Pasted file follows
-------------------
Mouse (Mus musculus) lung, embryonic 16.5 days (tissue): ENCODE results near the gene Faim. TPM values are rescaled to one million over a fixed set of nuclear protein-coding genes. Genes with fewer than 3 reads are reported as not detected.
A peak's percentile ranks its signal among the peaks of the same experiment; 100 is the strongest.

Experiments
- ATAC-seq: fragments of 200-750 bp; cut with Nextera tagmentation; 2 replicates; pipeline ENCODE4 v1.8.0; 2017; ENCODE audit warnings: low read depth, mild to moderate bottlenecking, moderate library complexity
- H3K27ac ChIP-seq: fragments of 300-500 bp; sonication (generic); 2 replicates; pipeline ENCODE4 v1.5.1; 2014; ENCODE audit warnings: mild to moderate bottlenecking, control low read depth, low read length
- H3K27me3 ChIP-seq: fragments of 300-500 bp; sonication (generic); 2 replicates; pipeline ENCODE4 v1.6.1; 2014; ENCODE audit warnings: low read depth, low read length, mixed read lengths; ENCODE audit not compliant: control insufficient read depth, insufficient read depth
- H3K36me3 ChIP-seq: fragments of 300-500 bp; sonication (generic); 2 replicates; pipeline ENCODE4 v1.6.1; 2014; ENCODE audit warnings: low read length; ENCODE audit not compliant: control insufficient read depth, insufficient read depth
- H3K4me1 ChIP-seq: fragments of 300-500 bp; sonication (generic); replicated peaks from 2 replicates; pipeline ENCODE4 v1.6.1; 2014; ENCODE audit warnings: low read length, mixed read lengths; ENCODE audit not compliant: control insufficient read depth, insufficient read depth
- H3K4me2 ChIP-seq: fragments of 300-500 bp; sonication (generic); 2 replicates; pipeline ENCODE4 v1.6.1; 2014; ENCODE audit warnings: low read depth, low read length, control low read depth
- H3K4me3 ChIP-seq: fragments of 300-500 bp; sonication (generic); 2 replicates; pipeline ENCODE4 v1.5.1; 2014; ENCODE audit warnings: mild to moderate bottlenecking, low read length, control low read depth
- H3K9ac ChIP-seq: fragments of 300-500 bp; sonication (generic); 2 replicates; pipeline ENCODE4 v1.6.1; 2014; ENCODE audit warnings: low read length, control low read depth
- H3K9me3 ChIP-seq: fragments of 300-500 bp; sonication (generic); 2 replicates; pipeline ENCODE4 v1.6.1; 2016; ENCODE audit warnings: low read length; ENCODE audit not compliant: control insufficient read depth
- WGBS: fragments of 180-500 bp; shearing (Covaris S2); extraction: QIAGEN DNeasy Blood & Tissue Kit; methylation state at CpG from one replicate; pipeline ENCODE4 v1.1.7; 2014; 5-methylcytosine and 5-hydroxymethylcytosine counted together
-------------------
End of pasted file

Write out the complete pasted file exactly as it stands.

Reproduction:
Mouse (Mus musculus) lung, embryonic 16.5 days (tissue): ENCODE results near the gene Faim. TPM values are rescaled to one million over a fixed set of nuclear protein-coding genes. Genes with fewer than 3 reads are reported as not detected.
A peak's percentile ranks its signal among the peaks of the same experiment; 100 is the strongest.

Experiments
- ATAC-seq: fragments of 200-750 bp; cut with Nextera tagmentation; 2 replicates; pipeline ENCODE4 v1.8.0; 2017; ENCODE audit warnings: low read depth, mild to moderate bottlenecking, moderate library complexity
- H3K27ac ChIP-seq: fragments of 300-500 bp; sonication (generic); 2 replicates; pipeline ENCODE4 v1.5.1; 2014; ENCODE audit warnings: mild to moderate bottlenecking, control low read depth, low read length
- H3K27me3 ChIP-seq: fragments of 300-500 bp; sonication (generic); 2 replicates; pipeline ENCODE4 v1.6.1; 2014; ENCODE audit warnings: low read depth, low read length, mixed read lengths; ENCODE audit not compliant: control insufficient read depth, insufficient read depth
- H3K36me3 ChIP-seq: fragments of 300-500 bp; sonication (generic); 2 replicates; pipeline ENCODE4 v1.6.1; 2014; ENCODE audit warnings: low read length; ENCODE audit not compliant: control insufficient read depth, insufficient read depth
- H3K4me1 ChIP-seq: fragments of 300-500 bp; sonication (generic); replicated peaks from 2 replicates; pipeline ENCODE4 v1.6.1; 2014; ENCODE audit warnings: low read length, mixed read lengths; ENCODE audit not compliant: control insufficient read depth, insufficient read depth
- H3K4me2 ChIP-seq: fragments of 300-500 bp; sonication (generic); 2 replicates; pipeline ENCODE4 v1.6.1; 2014; ENCODE audit warnings: low read depth, low read length, control low read depth
- H3K4me3 ChIP-seq: fragments of 300-500 bp; sonication (generic); 2 replicates; pipeline ENCODE4 v1.5.1; 2014; ENCODE audit warnings: mild to moderate bottlenecking, low read length, control low read depth
- H3K9ac ChIP-seq: fragments of 300-500 bp; sonication (generic); 2 replicates; pipeline ENCODE4 v1.6.1; 2014; ENCODE audit warnings: low read length, control low read depth
- H3K9me3 ChIP-seq: fragments of 300-500 bp; sonication (generic); 2 replicates; pipeline ENCODE4 v1.6.1; 2016; ENCODE audit warnings: low read length; ENCODE audit not compliant: control insufficient read depth
- WGBS: fragments of 180-500 bp; shearing (Covaris S2); extraction: QIAGEN DNeasy Blood & Tissue Kit; methylation state at CpG from one replicate; pipeline ENCODE4 v1.1.7; 2014; 5-methylcytosine and 5-hydroxymethylcytosine counted together